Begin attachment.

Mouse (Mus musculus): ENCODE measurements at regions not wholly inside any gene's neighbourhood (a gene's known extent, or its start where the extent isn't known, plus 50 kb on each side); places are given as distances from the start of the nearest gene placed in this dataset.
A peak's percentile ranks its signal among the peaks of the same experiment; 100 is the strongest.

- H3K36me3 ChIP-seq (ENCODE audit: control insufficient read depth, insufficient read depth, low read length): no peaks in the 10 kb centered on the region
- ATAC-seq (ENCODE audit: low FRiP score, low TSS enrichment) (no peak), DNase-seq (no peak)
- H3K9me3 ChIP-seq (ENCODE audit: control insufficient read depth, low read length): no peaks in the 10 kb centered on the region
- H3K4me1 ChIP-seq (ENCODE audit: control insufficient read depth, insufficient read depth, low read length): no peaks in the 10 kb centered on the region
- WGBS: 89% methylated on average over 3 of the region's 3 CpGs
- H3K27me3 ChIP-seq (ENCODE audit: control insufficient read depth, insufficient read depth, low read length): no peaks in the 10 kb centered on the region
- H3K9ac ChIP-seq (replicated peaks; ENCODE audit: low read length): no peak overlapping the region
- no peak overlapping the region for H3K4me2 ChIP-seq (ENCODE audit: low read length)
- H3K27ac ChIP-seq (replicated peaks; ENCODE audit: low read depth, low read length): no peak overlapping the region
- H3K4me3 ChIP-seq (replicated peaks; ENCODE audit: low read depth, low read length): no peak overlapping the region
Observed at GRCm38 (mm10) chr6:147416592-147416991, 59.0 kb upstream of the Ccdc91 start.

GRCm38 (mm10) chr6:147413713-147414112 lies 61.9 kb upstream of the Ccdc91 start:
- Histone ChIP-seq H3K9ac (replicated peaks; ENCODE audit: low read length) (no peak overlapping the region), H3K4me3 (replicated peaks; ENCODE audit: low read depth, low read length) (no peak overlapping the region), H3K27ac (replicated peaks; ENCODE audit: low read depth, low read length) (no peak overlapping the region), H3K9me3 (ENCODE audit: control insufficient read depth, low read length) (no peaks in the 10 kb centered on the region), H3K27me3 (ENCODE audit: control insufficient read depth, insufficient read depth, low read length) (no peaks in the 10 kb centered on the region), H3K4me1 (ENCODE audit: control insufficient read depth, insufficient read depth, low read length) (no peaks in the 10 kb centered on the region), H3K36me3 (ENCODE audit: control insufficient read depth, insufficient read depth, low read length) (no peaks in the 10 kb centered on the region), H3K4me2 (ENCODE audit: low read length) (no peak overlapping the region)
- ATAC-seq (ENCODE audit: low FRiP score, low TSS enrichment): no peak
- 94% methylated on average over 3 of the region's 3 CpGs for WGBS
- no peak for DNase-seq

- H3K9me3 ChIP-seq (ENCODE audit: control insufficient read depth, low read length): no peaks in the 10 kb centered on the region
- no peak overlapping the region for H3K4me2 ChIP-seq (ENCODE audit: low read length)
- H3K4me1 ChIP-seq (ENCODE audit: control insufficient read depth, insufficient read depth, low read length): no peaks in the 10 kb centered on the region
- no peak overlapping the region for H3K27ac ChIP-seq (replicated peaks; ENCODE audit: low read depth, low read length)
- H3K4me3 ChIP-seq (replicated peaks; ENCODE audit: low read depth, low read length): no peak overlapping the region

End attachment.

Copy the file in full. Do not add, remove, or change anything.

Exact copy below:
Mouse (Mus musculus): ENCODE measurements at regions not wholly inside any gene's neighbourhood (a gene's known extent, or its start where the extent isn't known, plus 50 kb on each side); places are given as distances from the start of the nearest gene placed in this dataset.
A peak's percentile ranks its signal among the peaks of the same experiment; 100 is the strongest.

- H3K36me3 ChIP-seq (ENCODE audit: control insufficient read depth, insufficient read depth, low read length): no peaks in the 10 kb centered on the region
- ATAC-seq (ENCODE audit: low FRiP score, low TSS enrichment) (no peak), DNase-seq (no peak)
- H3K9me3 ChIP-seq (ENCODE audit: control insufficient read depth, low read length): no peaks in the 10 kb centered on the region
- H3K4me1 ChIP-seq (ENCODE audit: control insufficient read depth, insufficient read depth, low read length): no peaks in the 10 kb centered on the region
- WGBS: 89% methylated on average over 3 of the region's 3 CpGs
- H3K27me3 ChIP-seq (ENCODE audit: control insufficient read depth, insufficient read depth, low read length): no peaks in the 10 kb centered on the region
- H3K9ac ChIP-seq (replicated peaks; ENCODE audit: low read length): no peak overlapping the region
- no peak overlapping the region for H3K4me2 ChIP-seq (ENCODE audit: low read length)
- H3K27ac ChIP-seq (replicated peaks; ENCODE audit: low read depth, low read length): no peak overlapping the region
- H3K4me3 ChIP-seq (replicated peaks; ENCODE audit: low read depth, low read length): no peak overlapping the region
Observed at GRCm38 (mm10) chr6:147416592-147416991, 59.0 kb upstream of the Ccdc91 start.

GRCm38 (mm10) chr6:147413713-147414112 lies 61.9 kb upstream of the Ccdc91 start:
- Histone ChIP-seq H3K9ac (replicated peaks; ENCODE audit: low read length) (no peak overlapping the region), H3K4me3 (replicated peaks; ENCODE audit: low read depth, low read length) (no peak overlapping the region), H3K27ac (replicated peaks; ENCODE audit: low read depth, low read length) (no peak overlapping the region), H3K9me3 (ENCODE audit: control insufficient read depth, low read length) (no peaks in the 10 kb centered on the region), H3K27me3 (ENCODE audit: control insufficient read depth, insufficient read depth, low read length) (no peaks in the 10 kb centered on the region), H3K4me1 (ENCODE audit: control insufficient read depth, insufficient read depth, low read length) (no peaks in the 10 kb centered on the region), H3K36me3 (ENCODE audit: control insufficient read depth, insufficient read depth, low read length) (no peaks in the 10 kb centered on the region), H3K4me2 (ENCODE audit: low read length) (no peak overlapping the region)
- ATAC-seq (ENCODE audit: low FRiP score, low TSS enrichment): no peak
- 94% methylated on average over 3 of the region's 3 CpGs for WGBS
- no peak for DNase-seq

- H3K9me3 ChIP-seq (ENCODE audit: control insufficient read depth, low read length): no peaks in the 10 kb centered on the region
- no peak overlapping the region for H3K4me2 ChIP-seq (ENCODE audit: low read length)
- H3K4me1 ChIP-seq (ENCODE audit: control insufficient read depth, insufficient read depth, low read length): no peaks in the 10 kb centered on the region
- no peak overlapping the region for H3K27ac ChIP-seq (replicated peaks; ENCODE audit: low read depth, low read length)
- H3K4me3 ChIP-seq (replicated peaks; ENCODE audit: low read depth, low read length): no peak overlapping the region